In its simplest form, a fiduciary bank account is a deposit account in which the funds are owned by one individual or group of individuals and managed by another individual or group of individuals. Trusts and escrow accounts are among the most common forms of fiduciary accounts.
A trust is a legal entities created by a grantor on behalf of one beneficiary or more. The grantor then transfers assets -- either liquid or tangible -- into the trust and appoints a trustee to oversee distribution.
Very much like a trust account in function, estate accounts are established to oversee the final distribution of estate assets. In this case, an executor oversees the financial activities and ensures that all final liabilities are cleared before distribution to the heirs.
Escrow accounts have two primary uses. First, they hold funds until the purchase of service can be verified or terminated. This allows for relatively risk-free financial transfers for payments. Second, escrow accounts are used by mortgage lenders to hold funds on behalf of the borrower to pay taxes and insurance premiums.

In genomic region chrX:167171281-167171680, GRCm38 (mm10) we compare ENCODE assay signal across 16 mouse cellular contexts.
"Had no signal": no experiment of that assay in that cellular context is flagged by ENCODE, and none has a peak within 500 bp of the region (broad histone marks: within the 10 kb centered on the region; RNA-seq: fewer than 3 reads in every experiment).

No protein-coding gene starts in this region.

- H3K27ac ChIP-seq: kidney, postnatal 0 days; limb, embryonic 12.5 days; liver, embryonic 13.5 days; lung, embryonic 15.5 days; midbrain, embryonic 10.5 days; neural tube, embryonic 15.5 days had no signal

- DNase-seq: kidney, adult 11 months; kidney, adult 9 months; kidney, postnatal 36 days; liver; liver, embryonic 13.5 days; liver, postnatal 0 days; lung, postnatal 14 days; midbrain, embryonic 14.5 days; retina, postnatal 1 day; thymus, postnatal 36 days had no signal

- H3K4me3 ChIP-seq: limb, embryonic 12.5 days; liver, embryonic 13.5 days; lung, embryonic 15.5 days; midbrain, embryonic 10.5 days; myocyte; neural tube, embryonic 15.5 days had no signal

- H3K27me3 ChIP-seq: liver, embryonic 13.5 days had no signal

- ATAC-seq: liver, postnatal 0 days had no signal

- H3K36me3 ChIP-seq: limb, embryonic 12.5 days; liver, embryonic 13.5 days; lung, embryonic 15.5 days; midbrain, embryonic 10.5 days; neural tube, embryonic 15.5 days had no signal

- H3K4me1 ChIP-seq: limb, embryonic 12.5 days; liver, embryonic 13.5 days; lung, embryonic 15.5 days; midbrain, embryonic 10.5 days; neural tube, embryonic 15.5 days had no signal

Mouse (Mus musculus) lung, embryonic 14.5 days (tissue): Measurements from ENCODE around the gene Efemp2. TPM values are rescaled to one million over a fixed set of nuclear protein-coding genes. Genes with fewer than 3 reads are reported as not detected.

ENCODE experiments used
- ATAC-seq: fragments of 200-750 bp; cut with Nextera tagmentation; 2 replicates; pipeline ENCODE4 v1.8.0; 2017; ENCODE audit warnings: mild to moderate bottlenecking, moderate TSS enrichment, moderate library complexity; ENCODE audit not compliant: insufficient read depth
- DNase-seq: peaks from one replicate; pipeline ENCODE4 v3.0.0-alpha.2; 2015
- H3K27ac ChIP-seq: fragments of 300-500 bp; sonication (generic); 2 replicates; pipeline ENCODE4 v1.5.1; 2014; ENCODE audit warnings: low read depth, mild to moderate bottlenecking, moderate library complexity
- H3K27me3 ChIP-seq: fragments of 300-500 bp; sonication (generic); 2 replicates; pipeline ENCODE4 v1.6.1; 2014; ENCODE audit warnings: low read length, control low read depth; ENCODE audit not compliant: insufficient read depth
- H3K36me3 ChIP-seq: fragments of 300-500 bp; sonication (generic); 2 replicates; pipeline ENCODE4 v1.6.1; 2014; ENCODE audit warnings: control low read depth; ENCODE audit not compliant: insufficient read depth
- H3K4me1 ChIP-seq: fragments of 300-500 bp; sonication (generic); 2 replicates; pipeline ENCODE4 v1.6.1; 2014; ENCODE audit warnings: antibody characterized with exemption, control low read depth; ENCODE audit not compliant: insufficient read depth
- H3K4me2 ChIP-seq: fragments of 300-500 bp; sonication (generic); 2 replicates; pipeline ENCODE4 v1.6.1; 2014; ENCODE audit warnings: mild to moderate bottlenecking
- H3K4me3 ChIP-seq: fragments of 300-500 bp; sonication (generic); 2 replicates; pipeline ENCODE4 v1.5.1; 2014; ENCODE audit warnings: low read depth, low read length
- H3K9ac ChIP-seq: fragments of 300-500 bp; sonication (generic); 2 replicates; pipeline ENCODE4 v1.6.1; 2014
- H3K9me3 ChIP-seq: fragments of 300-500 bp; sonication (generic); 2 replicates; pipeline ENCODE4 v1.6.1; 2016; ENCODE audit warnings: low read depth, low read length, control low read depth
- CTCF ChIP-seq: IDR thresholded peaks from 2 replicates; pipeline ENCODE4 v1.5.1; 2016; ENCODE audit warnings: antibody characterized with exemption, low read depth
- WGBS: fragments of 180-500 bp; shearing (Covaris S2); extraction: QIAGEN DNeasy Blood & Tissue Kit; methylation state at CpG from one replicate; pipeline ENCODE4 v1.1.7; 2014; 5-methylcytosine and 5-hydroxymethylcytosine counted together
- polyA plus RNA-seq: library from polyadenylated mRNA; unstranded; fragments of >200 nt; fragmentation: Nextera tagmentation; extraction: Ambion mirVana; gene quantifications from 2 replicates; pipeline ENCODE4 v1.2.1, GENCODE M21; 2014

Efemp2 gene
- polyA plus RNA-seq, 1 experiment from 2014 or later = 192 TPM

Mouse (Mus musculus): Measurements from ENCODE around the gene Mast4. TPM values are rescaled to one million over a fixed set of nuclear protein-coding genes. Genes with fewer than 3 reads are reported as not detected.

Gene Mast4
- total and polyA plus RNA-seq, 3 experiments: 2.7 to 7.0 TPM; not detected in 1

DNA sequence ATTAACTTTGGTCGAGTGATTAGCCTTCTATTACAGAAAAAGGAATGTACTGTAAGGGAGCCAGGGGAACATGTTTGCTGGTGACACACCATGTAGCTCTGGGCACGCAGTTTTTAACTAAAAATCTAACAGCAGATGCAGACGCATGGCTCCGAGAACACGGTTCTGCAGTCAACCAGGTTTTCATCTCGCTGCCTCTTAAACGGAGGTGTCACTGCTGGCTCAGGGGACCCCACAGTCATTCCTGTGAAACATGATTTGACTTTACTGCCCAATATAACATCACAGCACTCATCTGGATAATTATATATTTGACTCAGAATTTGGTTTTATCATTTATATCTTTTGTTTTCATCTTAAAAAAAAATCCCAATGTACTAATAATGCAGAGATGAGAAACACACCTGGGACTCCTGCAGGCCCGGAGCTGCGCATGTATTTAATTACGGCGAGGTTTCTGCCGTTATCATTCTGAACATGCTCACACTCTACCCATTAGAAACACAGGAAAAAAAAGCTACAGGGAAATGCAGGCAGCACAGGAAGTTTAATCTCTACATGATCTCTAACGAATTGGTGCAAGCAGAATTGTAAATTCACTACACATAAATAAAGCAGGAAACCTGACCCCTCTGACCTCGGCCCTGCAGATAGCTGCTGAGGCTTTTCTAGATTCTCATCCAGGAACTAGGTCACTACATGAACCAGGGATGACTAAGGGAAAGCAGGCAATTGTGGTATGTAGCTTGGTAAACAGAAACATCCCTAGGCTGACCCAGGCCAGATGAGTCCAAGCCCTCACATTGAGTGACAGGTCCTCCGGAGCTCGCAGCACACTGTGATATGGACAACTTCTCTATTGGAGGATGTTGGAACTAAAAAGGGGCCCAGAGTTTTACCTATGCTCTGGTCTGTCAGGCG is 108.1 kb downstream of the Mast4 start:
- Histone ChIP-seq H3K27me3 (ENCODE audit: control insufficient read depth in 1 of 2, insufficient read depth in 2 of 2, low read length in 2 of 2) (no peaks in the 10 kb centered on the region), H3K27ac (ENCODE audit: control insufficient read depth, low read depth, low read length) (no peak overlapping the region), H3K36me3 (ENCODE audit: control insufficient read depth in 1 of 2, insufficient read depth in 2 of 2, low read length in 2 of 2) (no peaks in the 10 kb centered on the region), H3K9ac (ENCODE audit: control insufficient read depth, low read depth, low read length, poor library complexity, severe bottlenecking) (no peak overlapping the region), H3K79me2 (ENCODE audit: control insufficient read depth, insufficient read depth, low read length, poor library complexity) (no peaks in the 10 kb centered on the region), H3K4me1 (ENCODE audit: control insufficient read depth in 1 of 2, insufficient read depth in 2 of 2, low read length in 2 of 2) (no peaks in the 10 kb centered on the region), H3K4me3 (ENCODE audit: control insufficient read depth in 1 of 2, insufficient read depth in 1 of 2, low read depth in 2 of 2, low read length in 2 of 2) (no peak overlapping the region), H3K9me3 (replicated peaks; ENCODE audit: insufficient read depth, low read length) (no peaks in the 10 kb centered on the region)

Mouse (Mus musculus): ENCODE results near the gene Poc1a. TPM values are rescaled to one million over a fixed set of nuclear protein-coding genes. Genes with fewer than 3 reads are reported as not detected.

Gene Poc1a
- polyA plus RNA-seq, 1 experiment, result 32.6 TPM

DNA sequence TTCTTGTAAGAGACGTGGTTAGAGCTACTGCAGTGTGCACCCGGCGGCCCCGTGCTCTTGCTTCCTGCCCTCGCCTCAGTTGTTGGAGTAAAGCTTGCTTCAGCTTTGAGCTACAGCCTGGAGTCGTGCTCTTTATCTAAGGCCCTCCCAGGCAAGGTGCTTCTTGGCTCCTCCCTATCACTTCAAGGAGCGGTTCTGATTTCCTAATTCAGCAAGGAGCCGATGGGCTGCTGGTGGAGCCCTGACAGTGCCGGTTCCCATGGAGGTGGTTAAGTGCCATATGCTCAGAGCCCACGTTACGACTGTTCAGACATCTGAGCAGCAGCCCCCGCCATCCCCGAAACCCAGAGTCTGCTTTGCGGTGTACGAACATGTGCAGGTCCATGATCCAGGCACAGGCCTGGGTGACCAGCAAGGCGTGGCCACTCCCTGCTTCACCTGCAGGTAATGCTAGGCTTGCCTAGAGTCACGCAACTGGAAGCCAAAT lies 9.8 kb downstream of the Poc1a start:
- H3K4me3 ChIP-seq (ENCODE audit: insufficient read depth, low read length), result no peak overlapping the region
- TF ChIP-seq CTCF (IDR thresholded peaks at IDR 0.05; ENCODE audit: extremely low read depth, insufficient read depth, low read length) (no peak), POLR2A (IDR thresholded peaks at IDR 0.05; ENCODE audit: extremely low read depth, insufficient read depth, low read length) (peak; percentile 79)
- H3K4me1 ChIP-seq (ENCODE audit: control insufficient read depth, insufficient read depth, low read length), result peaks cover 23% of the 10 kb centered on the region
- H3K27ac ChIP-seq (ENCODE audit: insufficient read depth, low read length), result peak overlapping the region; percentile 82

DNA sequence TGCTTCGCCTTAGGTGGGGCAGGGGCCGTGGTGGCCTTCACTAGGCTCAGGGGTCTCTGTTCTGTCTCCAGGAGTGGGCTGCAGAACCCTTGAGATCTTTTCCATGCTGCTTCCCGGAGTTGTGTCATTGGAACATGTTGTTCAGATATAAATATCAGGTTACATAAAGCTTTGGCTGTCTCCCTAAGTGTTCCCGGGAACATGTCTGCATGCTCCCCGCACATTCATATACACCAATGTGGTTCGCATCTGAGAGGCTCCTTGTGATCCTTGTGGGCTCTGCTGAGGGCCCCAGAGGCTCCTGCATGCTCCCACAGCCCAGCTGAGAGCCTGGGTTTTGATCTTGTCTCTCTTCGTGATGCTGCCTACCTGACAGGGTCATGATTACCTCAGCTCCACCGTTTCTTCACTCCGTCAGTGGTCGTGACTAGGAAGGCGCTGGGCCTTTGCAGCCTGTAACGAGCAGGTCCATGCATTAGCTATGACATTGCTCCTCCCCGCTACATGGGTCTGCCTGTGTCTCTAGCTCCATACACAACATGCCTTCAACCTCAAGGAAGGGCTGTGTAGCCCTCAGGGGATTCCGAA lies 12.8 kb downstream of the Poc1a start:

Interest on lawyers trust accounts are vehicles to allow attorneys to maintain client funds in a separate account from the business funds of their firm. These accounts are established at no cost to the client or the attorney. Traditionally, funds are distributed to the clients rather quickly, but if funds are held for a substantial time, any interest earned will be forwarded to the client.
Choosing a Fiduciary
In considering a person to serve as a fiduciary for any account or asset, it is important to fully define the duties required. This will help prevent any confusion. Then, carefully examine the characteristics that are important for that particular position. It is imperative that the fiduciary maintain the highest level of trust and serve the best interests of all parties involved.